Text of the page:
People over 60 prefer to work with 30-year-olds
A minority prefer people of their own age as work colleagues.
About 1000 Norwegians in the working population were interviewed on their attitudes towards seniors in the workforce. Of these, 62 per cent said they would prefer to work with people under the age of 30, and 23 per cent would most like to work with people over 60.
They were responding to the question: "If you could choose to be on a work team with co-workers under the age of 30 or on a team with colleagues over 60, which would you prefer?"
In 2017, the Norwegian Centre for Senior Policy included this question in its Senior Policy Barometer for the first time. The barometer has surveyed the attitudes of workers and managers towards seniors in the workforce since 2003.
Of respondents aged 15 to 29, over 80 per cent preferred working with the youngest employees.
Older workers prefer the youngest, too
Perhaps it’s not that surprising that young people want to work with other young people. What’s a little more surprising is that many older workers also prefer to work with the under-30 set.
Among people between the ages of 50 and 59, over half said that they would rather work with employees under 30.
Of the over-60 respondents, almost half reported a preference for working with people under the age of 30. Less than a third would prefer to have people their own age as work colleagues.
Adopted society’s attitudes
Per Erik Solem at OsloMet participates in a working group that generates questions for the survey that Ipsos conducts for the Centre for Senior Policy.
Solem is basing a new research project on just this question. He believes that the negative attitudes towards the elderly are deeply rooted in our culture.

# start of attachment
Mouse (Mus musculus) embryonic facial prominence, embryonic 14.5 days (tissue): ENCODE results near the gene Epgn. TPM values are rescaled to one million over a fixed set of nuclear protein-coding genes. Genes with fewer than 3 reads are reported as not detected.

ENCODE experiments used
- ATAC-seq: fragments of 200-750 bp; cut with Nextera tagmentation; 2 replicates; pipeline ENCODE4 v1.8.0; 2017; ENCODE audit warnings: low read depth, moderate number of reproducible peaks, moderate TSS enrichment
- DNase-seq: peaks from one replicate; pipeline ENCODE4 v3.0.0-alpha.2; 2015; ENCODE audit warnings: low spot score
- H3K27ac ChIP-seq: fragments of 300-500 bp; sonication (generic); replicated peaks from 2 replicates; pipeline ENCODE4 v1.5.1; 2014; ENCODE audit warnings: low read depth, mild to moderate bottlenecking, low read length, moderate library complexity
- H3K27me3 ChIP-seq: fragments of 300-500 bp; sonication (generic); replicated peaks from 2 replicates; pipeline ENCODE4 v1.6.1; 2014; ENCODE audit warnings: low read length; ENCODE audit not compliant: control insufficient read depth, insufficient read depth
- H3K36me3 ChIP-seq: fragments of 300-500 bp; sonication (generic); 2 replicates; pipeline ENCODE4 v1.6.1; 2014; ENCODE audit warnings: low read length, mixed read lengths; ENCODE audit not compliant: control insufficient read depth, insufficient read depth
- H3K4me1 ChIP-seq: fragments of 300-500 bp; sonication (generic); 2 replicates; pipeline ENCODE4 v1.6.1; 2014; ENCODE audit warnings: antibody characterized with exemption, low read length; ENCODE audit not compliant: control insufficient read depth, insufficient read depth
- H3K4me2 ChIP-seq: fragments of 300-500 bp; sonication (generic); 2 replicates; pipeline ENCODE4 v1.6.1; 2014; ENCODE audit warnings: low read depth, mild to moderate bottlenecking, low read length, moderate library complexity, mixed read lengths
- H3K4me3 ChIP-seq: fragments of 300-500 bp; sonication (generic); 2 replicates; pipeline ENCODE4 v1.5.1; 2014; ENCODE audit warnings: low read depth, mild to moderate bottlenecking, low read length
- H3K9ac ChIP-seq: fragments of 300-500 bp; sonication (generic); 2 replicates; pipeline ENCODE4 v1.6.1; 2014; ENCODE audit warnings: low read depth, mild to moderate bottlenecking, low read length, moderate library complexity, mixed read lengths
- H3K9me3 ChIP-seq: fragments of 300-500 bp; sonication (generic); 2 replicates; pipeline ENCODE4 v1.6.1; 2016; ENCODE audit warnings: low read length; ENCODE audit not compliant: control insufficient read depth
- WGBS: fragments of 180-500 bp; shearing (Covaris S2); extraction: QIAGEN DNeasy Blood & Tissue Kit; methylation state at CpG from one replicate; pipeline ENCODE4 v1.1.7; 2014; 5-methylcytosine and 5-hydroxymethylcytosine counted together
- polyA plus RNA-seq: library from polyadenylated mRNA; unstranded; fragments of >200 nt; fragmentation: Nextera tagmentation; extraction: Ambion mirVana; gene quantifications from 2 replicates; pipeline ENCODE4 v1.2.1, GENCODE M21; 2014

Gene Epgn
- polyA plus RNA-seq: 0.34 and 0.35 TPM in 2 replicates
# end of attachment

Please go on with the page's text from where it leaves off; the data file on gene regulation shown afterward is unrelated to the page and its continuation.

He also thinks that little research exists on what he calls youth orientation in the workplace.
"We live in a society that doesn’t have a very positive image of aging," says Solem. “People over 60 have absorbed the beliefs and keep them even when they grow older.”
Differences between industries
Youth orientation varies between industries.
In the hotel and restaurant industries, youth orientation is the strongest. In this arena, nearly 80 per cent prefer co-workers under 30, and only 14 per cent would most like to work with co-workers over 60. Retail employees follow close behind these figures.
If you’re getting on in years, you’ll be better accepted if you work in agriculture, the transport industry or public administration.
Employees in agriculture give older and younger workers about equal marks. In transport and public administration, just over half prefer the youngest workers and over a quarter would rather work with those over 60.
Managers not interested in older workers
The Senior Policy Barometer for managers has previously shown that they are not that interested in hiring seniors.
This analysis also shows that employees are less interested in working with older colleagues than younger colleagues. This is true despite positive perceptions of older employees’ work performance. That doesn’t seem to be enough, Solem says.
A Swedish study reported in 2017 that the chance of being contacted by an employer drops sharply from the age of 40 and then decreases proportionally with the applicant's age. Closer to retirement age the chance of being contacted is very low.
"There is no doubt that employers discriminate – age is a negative factor in the recruitment process," says Magnus Carlsson, one of the researchers at Linnaeus University who conducted the study with colleagues at Uppsala University.
Employers state that the three qualities especially important for employees are that they have the ability to learn new things, that they’re flexible and adaptable, as well as motivated and entrepreneurial, say the researchers.
Employers are worried that workers over 40 may have begun to lose these qualities.
Need to talk about these attitudes
"It would be good to talk about these attitudes at work," Solem said.
He believes that attitudes may change gradually as more and more older people work longer and that contact with more elderly people can create more nuanced perceptions and better solidarity.
"But the attitudes towards the elderly in the workplace also depend on the labour market. If job competition is fierce, younger workers may see the elderly as less desirable,” Solem says.